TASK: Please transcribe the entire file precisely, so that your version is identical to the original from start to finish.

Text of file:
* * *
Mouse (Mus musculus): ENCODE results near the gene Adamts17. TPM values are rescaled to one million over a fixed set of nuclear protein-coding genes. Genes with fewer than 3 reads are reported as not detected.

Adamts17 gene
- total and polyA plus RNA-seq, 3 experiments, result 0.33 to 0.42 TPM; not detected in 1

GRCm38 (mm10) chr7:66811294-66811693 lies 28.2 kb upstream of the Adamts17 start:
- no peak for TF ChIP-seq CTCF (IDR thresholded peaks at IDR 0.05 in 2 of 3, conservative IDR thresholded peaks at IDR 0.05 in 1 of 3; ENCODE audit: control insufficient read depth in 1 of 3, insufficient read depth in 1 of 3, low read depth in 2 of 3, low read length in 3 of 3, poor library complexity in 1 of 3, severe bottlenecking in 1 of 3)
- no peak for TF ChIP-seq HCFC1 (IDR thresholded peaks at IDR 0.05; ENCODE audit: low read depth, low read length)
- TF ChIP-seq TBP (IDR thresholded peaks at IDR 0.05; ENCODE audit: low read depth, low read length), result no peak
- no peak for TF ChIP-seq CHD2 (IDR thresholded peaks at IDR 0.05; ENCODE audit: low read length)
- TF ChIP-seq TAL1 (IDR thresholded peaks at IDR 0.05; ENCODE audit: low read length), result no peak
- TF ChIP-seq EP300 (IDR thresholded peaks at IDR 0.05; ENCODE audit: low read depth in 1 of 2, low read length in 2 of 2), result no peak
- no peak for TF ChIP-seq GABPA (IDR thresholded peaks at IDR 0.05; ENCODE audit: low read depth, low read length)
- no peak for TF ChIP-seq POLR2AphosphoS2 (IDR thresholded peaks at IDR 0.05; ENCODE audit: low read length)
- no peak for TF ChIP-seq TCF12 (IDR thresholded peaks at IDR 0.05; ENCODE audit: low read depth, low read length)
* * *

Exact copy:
Mouse (Mus musculus): ENCODE results near the gene Adamts17. TPM values are rescaled to one million over a fixed set of nuclear protein-coding genes. Genes with fewer than 3 reads are reported as not detected.

Adamts17 gene
- total and polyA plus RNA-seq, 3 experiments, result 0.33 to 0.42 TPM; not detected in 1

GRCm38 (mm10) chr7:66811294-66811693 lies 28.2 kb upstream of the Adamts17 start:
- no peak for TF ChIP-seq CTCF (IDR thresholded peaks at IDR 0.05 in 2 of 3, conservative IDR thresholded peaks at IDR 0.05 in 1 of 3; ENCODE audit: control insufficient read depth in 1 of 3, insufficient read depth in 1 of 3, low read depth in 2 of 3, low read length in 3 of 3, poor library complexity in 1 of 3, severe bottlenecking in 1 of 3)
- no peak for TF ChIP-seq HCFC1 (IDR thresholded peaks at IDR 0.05; ENCODE audit: low read depth, low read length)
- TF ChIP-seq TBP (IDR thresholded peaks at IDR 0.05; ENCODE audit: low read depth, low read length), result no peak
- no peak for TF ChIP-seq CHD2 (IDR thresholded peaks at IDR 0.05; ENCODE audit: low read length)
- TF ChIP-seq TAL1 (IDR thresholded peaks at IDR 0.05; ENCODE audit: low read length), result no peak
- TF ChIP-seq EP300 (IDR thresholded peaks at IDR 0.05; ENCODE audit: low read depth in 1 of 2, low read length in 2 of 2), result no peak
- no peak for TF ChIP-seq GABPA (IDR thresholded peaks at IDR 0.05; ENCODE audit: low read depth, low read length)
- no peak for TF ChIP-seq POLR2AphosphoS2 (IDR thresholded peaks at IDR 0.05; ENCODE audit: low read length)
- no peak for TF ChIP-seq TCF12 (IDR thresholded peaks at IDR 0.05; ENCODE audit: low read depth, low read length)